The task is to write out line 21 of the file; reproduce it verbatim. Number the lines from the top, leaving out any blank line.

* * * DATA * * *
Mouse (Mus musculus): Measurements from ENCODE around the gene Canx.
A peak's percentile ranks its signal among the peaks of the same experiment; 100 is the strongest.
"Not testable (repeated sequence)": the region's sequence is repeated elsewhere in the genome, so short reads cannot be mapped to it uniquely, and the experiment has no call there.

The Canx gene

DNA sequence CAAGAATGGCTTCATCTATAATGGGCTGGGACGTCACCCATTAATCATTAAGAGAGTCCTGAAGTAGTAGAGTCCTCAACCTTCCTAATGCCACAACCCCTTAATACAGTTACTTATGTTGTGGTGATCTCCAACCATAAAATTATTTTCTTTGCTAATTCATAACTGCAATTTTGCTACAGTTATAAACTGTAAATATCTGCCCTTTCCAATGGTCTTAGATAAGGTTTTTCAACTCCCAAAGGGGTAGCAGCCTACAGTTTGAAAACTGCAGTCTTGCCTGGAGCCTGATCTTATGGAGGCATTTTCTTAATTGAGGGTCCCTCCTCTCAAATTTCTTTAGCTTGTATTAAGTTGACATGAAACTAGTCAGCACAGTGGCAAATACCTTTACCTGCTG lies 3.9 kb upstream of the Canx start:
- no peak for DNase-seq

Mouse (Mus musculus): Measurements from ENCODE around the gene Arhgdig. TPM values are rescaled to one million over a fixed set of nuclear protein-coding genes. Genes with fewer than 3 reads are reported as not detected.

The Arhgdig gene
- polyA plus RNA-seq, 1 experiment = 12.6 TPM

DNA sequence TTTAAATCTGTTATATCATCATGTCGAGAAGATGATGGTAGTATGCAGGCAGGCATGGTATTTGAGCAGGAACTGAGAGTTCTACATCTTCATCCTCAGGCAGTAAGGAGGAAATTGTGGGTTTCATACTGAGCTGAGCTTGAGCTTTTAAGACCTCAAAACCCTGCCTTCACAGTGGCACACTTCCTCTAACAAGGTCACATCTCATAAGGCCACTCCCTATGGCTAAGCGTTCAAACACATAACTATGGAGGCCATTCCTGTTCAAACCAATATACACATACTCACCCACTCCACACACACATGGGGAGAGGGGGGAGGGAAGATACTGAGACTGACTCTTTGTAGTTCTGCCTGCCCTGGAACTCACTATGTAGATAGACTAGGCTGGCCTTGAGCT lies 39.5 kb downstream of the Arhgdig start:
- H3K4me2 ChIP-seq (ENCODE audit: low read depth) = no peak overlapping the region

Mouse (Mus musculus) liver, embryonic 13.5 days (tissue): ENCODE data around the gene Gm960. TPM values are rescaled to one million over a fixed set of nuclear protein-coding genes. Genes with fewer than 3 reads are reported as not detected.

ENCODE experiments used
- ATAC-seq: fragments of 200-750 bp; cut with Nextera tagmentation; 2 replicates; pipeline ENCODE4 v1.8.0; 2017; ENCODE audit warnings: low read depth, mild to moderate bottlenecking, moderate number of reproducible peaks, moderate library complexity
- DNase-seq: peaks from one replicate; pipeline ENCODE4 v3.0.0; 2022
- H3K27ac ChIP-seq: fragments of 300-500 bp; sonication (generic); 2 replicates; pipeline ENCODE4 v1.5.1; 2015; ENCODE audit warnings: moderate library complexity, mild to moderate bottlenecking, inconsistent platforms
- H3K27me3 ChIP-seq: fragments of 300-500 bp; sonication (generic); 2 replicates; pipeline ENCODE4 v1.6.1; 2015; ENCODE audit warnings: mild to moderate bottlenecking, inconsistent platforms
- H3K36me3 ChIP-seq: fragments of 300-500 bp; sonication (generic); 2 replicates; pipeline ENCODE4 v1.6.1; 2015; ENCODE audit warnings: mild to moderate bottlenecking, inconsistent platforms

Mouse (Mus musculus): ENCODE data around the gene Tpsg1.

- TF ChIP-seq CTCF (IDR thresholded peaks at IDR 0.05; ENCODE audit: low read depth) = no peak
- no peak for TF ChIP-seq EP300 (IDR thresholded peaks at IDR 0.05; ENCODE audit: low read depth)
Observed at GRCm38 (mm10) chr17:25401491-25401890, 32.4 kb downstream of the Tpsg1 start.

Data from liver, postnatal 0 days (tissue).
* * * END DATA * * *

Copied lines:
- no peak for TF ChIP-seq EP300 (IDR thresholded peaks at IDR 0.05; ENCODE audit: low read depth)